This national debut from singer/songwriter Douglas September is a somewhat mixed affair, with its supremely derivative premise yet occasionally touching lyricism. September's subdued delivery and overall approach is more than just Dylanesque, it's almost a tribute that while sincere, is hard to appreciate for its own vision and quality. Joining September on guitar is jazz legend Bill Frissel in a somewhat placid mode, and a lineup that includes drummer Michael Shrieve, bassist Michael Rhodes, and keyboardist Wayne Horvitz. Ten Bulls relies almost entirely on September's lyrics, as the songwriter's whispering vocals are unfortunately yet necessarily matched in understatement by his talented list of supporting musicians. The production is perhaps a little too clean, leaving each track in a strange soft rock purgatory, hardly ever punctuating the varied and sometimes eloquent lyrics with colorful flurries or punch. The record's best track, "That Country Is So Far Away," works in part because the delicate accompaniment almost disappears behind September's tender poetry. But the rest of the record lacks this or just about any instrumental dynamic -- outside of the room temperature vibe that surrounds the songwriter in a sanguine, inert hue. Ten Bulls does advance September's vision with a respectable clarity, but a production approach more in touch with the songwriter's earthiness might have made it stronger and worthy of something more than a lukewarm recommendation.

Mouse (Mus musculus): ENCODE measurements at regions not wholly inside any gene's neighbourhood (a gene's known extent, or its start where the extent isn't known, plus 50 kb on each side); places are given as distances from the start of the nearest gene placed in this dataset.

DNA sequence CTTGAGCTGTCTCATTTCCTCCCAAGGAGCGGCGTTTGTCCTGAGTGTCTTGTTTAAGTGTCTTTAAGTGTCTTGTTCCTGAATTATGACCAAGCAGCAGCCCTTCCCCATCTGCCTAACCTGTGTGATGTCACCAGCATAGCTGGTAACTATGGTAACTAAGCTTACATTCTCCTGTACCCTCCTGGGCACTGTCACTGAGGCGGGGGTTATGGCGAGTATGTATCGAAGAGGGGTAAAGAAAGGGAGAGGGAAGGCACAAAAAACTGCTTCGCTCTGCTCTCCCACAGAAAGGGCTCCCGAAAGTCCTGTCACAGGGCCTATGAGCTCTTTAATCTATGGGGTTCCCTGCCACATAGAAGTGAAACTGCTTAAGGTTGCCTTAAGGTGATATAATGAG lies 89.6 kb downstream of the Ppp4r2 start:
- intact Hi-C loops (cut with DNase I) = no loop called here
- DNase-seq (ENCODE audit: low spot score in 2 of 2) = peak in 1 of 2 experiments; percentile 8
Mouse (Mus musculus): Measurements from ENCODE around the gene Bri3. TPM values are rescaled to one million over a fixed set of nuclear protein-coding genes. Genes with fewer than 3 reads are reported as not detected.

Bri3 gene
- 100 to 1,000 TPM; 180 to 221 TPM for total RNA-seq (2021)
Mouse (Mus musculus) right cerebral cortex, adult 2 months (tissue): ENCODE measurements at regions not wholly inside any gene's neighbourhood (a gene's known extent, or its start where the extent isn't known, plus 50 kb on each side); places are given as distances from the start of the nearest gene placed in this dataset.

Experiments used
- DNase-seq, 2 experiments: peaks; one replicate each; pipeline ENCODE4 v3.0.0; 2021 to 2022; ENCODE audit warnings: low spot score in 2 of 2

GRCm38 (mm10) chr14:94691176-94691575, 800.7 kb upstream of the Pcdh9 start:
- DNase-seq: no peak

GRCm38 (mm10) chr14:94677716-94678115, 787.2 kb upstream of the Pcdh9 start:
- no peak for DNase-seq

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AllMusic Review by Vincent Jeffries